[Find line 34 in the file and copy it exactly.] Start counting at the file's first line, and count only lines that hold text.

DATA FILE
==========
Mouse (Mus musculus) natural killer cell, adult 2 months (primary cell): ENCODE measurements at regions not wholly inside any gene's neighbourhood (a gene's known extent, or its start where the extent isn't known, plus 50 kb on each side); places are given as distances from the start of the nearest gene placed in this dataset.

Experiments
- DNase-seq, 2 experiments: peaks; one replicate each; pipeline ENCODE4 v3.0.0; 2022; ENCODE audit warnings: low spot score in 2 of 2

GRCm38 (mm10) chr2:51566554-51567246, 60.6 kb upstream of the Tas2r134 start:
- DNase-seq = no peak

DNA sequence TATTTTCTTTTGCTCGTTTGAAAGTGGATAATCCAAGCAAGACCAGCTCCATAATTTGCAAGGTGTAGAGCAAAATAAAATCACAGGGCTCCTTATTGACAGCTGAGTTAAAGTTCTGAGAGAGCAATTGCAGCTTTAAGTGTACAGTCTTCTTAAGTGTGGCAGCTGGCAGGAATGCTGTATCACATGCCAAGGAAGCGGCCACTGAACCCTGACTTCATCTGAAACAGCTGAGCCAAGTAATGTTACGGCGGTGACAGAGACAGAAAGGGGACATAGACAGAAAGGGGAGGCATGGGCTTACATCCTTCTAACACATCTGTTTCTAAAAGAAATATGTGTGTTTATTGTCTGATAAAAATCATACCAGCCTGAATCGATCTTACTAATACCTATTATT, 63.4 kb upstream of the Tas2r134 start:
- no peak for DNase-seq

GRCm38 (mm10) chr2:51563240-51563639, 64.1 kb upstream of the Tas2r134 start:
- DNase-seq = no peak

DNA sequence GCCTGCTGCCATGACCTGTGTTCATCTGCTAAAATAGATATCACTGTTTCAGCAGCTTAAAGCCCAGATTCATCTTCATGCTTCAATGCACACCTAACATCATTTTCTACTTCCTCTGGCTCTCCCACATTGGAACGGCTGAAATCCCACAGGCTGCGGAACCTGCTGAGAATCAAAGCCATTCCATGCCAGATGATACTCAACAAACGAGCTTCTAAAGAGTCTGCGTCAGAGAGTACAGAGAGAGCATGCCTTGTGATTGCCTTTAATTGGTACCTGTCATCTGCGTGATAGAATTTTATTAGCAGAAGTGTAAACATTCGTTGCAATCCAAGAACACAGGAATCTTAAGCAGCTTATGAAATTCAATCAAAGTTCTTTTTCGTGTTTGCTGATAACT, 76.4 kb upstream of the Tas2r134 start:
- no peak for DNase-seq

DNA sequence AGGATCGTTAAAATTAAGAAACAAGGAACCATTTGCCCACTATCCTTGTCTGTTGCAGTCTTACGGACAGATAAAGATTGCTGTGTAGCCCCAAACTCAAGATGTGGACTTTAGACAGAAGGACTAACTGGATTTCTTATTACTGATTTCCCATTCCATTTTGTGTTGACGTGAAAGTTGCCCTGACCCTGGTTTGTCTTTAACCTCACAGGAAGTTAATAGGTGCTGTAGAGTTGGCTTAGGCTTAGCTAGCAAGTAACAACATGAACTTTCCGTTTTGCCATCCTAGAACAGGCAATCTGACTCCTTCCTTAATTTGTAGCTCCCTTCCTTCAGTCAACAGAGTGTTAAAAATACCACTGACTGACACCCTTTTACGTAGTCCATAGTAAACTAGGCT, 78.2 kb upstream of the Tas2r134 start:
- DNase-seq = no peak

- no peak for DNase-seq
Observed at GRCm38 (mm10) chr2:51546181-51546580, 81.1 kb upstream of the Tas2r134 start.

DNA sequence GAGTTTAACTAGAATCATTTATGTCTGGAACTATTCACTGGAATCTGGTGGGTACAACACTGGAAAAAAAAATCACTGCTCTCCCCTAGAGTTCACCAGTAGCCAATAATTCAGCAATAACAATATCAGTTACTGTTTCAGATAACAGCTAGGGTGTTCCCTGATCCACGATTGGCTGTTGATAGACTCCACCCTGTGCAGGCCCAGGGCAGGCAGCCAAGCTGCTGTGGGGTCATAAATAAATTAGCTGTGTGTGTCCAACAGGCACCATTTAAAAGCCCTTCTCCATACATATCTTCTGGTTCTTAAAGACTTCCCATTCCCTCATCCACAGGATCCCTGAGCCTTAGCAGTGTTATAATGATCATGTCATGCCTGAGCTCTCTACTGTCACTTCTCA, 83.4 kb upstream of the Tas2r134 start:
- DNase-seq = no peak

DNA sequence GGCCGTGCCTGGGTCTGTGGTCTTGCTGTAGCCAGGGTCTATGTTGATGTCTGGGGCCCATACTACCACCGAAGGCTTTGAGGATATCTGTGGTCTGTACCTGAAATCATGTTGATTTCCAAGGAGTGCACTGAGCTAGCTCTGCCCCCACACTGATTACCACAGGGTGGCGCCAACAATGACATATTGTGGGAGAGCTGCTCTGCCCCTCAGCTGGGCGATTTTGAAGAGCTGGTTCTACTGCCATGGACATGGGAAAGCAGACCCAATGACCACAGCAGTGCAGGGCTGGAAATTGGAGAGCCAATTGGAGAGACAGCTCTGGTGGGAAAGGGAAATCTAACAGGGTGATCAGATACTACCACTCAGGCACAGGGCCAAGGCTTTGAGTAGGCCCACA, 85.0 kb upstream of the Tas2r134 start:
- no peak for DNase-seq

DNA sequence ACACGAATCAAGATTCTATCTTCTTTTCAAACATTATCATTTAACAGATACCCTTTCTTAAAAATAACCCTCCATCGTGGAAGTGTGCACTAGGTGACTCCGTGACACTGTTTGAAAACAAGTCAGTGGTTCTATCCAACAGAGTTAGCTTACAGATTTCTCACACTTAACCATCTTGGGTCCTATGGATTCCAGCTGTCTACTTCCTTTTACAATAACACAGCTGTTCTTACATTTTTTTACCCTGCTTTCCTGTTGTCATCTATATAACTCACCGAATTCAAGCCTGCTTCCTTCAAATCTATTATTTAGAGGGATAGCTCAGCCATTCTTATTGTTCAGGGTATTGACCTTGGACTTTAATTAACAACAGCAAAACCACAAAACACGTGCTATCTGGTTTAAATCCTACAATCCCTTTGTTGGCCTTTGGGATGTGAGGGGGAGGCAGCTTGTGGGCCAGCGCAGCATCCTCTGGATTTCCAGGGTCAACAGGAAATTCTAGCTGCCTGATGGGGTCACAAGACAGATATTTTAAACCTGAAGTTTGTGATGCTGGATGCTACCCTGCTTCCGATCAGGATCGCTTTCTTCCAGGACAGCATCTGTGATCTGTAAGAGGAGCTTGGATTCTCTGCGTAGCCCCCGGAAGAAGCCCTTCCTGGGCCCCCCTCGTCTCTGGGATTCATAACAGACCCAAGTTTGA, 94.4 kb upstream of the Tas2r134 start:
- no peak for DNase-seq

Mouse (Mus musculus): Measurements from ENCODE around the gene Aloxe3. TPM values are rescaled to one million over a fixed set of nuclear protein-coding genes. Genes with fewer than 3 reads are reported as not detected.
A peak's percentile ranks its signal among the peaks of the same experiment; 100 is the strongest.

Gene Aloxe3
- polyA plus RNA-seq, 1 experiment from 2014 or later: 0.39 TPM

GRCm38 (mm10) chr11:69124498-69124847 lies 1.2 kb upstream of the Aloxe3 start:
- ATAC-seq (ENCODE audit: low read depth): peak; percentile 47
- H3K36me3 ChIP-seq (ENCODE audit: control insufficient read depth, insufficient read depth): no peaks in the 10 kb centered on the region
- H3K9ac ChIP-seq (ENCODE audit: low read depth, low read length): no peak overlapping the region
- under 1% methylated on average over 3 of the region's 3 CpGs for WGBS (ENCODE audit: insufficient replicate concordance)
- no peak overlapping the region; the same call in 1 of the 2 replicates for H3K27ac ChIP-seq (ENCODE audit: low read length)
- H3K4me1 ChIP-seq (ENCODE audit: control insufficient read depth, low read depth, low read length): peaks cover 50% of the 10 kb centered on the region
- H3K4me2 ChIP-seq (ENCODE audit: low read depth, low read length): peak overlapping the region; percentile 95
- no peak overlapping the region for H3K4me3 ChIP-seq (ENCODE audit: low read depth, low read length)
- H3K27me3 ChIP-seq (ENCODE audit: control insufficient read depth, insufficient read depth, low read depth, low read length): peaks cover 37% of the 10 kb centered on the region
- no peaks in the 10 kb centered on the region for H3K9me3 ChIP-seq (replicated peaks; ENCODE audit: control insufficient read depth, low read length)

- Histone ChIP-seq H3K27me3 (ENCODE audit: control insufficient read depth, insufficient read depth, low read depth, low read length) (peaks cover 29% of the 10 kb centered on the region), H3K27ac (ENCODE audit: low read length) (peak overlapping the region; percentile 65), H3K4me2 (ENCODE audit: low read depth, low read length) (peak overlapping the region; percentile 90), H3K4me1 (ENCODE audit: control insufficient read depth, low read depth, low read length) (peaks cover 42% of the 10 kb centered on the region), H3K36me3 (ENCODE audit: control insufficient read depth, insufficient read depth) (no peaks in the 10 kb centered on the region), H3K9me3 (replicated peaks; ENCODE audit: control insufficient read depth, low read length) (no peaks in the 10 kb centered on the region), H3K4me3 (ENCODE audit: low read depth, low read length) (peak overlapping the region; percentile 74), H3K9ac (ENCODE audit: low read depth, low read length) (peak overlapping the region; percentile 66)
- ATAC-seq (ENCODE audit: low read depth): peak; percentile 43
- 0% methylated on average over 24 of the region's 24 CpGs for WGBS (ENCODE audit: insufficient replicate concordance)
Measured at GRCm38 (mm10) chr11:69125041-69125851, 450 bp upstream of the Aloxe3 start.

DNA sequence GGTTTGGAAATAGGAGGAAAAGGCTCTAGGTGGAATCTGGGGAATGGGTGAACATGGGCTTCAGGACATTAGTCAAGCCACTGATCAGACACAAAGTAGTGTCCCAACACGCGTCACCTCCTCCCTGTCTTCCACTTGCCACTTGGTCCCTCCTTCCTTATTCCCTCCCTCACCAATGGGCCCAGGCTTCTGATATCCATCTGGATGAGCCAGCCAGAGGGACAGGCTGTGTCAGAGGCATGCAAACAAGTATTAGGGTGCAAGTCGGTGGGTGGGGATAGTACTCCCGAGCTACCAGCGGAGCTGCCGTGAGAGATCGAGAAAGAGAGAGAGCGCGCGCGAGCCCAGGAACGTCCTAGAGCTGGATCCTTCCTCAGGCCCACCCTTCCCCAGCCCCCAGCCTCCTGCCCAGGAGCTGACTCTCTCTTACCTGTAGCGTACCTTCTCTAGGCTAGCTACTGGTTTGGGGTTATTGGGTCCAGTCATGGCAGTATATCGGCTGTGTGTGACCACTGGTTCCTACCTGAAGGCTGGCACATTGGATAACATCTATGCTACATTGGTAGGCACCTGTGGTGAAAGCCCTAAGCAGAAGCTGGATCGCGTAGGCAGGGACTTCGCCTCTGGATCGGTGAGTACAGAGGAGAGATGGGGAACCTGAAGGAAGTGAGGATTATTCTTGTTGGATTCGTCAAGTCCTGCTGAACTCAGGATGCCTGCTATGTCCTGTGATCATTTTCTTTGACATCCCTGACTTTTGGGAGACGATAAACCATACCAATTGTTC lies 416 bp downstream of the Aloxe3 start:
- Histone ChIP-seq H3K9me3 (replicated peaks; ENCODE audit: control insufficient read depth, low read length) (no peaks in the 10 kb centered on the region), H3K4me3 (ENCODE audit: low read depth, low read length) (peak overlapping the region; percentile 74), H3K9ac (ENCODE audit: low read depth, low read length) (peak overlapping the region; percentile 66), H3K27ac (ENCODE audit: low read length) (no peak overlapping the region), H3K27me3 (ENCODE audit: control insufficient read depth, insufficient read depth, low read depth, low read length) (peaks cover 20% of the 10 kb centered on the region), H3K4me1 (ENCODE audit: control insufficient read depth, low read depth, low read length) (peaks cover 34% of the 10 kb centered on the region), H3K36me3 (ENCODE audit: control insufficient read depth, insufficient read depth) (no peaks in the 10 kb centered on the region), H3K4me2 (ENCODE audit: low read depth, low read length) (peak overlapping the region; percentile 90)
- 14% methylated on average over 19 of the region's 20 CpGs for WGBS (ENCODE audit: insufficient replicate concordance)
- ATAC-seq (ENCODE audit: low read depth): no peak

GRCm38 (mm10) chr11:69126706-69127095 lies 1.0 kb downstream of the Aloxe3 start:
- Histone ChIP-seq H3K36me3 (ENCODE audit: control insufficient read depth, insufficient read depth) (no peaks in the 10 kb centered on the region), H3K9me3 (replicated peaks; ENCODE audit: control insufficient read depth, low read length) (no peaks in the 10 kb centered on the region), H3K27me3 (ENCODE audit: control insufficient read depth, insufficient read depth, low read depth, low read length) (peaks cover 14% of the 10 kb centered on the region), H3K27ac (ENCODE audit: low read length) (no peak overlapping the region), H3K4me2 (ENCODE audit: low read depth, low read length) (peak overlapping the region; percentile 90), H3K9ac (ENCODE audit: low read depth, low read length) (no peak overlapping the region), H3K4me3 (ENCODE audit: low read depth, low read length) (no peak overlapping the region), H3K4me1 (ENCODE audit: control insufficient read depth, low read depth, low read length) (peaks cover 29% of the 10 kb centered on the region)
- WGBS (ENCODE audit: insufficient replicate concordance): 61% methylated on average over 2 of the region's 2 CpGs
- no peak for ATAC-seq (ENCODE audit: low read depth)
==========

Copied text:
- no peak overlapping the region for H3K4me3 ChIP-seq (ENCODE audit: low read depth, low read length)